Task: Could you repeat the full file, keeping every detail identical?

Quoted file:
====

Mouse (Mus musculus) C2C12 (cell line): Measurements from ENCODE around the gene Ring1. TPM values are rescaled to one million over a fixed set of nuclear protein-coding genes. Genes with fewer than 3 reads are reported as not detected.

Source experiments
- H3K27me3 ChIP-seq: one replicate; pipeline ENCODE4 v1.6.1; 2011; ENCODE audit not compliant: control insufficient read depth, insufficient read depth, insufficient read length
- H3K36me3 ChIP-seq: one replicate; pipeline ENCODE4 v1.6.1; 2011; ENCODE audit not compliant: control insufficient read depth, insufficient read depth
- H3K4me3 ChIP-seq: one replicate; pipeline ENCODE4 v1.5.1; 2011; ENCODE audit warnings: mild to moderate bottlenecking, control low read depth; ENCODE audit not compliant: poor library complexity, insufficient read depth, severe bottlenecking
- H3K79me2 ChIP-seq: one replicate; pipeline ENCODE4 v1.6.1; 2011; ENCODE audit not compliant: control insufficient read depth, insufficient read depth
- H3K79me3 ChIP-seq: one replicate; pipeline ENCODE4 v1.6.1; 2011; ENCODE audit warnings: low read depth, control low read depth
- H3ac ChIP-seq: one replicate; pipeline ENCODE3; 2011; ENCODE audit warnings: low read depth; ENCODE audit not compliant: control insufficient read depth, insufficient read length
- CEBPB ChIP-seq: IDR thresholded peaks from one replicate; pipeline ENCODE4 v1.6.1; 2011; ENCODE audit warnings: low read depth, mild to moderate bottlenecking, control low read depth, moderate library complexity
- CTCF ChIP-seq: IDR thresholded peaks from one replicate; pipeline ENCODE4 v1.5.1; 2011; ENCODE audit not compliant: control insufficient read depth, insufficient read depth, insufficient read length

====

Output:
Mouse (Mus musculus) C2C12 (cell line): Measurements from ENCODE around the gene Ring1. TPM values are rescaled to one million over a fixed set of nuclear protein-coding genes. Genes with fewer than 3 reads are reported as not detected.

Source experiments
- H3K27me3 ChIP-seq: one replicate; pipeline ENCODE4 v1.6.1; 2011; ENCODE audit not compliant: control insufficient read depth, insufficient read depth, insufficient read length
- H3K36me3 ChIP-seq: one replicate; pipeline ENCODE4 v1.6.1; 2011; ENCODE audit not compliant: control insufficient read depth, insufficient read depth
- H3K4me3 ChIP-seq: one replicate; pipeline ENCODE4 v1.5.1; 2011; ENCODE audit warnings: mild to moderate bottlenecking, control low read depth; ENCODE audit not compliant: poor library complexity, insufficient read depth, severe bottlenecking
- H3K79me2 ChIP-seq: one replicate; pipeline ENCODE4 v1.6.1; 2011; ENCODE audit not compliant: control insufficient read depth, insufficient read depth
- H3K79me3 ChIP-seq: one replicate; pipeline ENCODE4 v1.6.1; 2011; ENCODE audit warnings: low read depth, control low read depth
- H3ac ChIP-seq: one replicate; pipeline ENCODE3; 2011; ENCODE audit warnings: low read depth; ENCODE audit not compliant: control insufficient read depth, insufficient read length
- CEBPB ChIP-seq: IDR thresholded peaks from one replicate; pipeline ENCODE4 v1.6.1; 2011; ENCODE audit warnings: low read depth, mild to moderate bottlenecking, control low read depth, moderate library complexity
- CTCF ChIP-seq: IDR thresholded peaks from one replicate; pipeline ENCODE4 v1.5.1; 2011; ENCODE audit not compliant: control insufficient read depth, insufficient read depth, insufficient read length